Craft breweries are reviving or reimagining some the beers tat put them on the map.
Back in the ‘90s, beer was simple. Your typical craft brewery offered about five or six easy to understand styles like a Porter, a Hefeweizen or a Pale Ale. These brews were the “core lineup,” and you could expect to find them at every visit. Nowadays, some brewers eschew core beers all together: brewing what they want, when they want. Though constantly rotating taps can be more exciting, it can also be frustratingly unpredictable. A new favorite might be gone before you even get a second taste.
It looks like some breweries have come to understand this frustration because they are reaching back to breath new life into some beloved beers. Call it “heritage,” “throwback” or “legacy,” major brewers have shown an increased interest in digging through their own history to reintroduce or reimagine products that are an important part of their past.
In April, New Hampshire’s Smuttynose Brewing Company – one of the craft beer movement’s early standouts – announced it would pay tribute to its history with its new “Heritage Beer” series. “After nearly twenty-five years and hundreds of different brews, we wanted to celebrate some of our favorites,” founder and president Peter Egelston said announcing the concept. This “new” product line will be composed of previously-retired beers, including “old year-round favorites, discontinued seasonals, or limited-run Big Beers.” First up, the brand’s heralded S’muttonator Double Bock – a brew craft beer fans certainly remember well.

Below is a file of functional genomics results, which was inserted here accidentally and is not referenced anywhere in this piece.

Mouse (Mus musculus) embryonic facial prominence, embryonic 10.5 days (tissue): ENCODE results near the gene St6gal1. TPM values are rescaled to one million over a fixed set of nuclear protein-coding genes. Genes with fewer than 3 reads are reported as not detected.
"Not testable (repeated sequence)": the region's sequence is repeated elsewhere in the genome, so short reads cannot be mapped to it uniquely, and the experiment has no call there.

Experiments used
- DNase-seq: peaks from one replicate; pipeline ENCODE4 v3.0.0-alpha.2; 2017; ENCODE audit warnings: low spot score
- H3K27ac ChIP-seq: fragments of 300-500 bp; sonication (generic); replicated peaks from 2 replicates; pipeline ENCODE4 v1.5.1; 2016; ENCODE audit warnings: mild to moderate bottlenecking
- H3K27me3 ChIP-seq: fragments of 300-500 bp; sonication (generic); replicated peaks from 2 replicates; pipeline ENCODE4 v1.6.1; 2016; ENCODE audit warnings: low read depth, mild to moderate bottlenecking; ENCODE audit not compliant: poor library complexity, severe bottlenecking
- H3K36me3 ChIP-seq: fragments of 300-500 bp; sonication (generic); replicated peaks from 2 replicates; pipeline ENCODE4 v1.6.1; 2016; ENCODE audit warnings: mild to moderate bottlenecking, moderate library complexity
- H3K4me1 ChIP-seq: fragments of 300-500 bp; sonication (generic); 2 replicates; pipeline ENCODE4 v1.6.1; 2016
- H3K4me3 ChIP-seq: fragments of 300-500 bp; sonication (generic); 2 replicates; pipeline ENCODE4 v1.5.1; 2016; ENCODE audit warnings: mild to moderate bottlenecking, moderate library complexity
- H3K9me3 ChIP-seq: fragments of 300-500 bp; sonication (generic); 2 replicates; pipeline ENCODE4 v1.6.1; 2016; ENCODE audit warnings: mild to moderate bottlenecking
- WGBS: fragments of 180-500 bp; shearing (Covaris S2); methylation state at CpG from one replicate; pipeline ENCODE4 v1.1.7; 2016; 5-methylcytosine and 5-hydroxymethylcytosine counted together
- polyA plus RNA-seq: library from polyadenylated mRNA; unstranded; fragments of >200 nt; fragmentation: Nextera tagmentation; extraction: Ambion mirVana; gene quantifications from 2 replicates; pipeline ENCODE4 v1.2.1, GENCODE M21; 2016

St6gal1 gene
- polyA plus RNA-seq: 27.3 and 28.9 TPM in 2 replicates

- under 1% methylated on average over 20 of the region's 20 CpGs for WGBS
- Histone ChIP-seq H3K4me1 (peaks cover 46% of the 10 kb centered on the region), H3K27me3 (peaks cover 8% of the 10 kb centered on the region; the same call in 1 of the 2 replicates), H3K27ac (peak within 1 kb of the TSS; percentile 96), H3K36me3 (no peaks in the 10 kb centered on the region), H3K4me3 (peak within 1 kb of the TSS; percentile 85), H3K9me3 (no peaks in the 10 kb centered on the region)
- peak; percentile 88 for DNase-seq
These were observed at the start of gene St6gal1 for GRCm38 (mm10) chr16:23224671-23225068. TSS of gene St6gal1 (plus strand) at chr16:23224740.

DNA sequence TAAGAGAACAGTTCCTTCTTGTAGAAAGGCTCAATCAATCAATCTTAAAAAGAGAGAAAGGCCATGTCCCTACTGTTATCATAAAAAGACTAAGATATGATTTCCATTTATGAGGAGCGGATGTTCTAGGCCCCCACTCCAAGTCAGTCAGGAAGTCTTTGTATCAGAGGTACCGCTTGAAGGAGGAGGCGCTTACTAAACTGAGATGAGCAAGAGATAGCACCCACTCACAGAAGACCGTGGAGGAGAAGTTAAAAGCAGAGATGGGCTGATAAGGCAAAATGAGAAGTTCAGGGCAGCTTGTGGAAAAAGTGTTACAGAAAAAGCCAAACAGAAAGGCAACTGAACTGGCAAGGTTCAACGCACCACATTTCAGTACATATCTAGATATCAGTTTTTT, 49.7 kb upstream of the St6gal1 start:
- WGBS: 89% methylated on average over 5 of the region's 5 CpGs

Michigan’s New Holland is taking a slightly different spin on this idea to celebrate its twentieth anniversary. Its one-time release “Throwback” series will include six beers, described as “an assortment of fan and brewer favorites from the past 20 years.” Going with six beers isn’t a coincidence: These throwbacks will be sold as mixed six-packs, allowing drinkers to grab the brewery’s history with one hand. “We want to thank everyone who has supported us over the past two decades by bringing back some of our favorite brews,” company president Brett VanderKamp, said in a statement.
Meanwhile, Bear Republic Brewing Company, which has been around since 1995, has chosen to reclassify some of its best-known ales. In what appears to be an effort to clear out some space in its year-round calendar, the California brewery is moving four of its core beers into a newly designated category for 2017 – the “Legacy Series.” Instead of axing these beers altogether, the brand will now rotate them throughout the year: a seasonal schedule of the brewery’s classics. “While our team is constantly creating new recipes, the Legacy Series is a testament to the success of the great classic Bear Republic beers that have been a part of our portfolio for over twenty years,” said Master Brewer Peter Kruger. Red Rocket Ale (spring), Hop Rod Rye (summer), Peter Brown Tribute Ale (fall) and Big Bear Black Stout (winter) will all get this new designation. Though fans used to getting these beers whenever they wanted might be disappointed, moving classic beers into a seasonal rotation is a nice compromise compared to killing the beers all together.
Of course, bringing back classic beers isn’t anything new. Breweries constantly bring products in and out of rotation. But it’s good to see these brands taking the time to better embrace this process and calling out these classics for what they are – like a band going on tour to play one of their classic albums.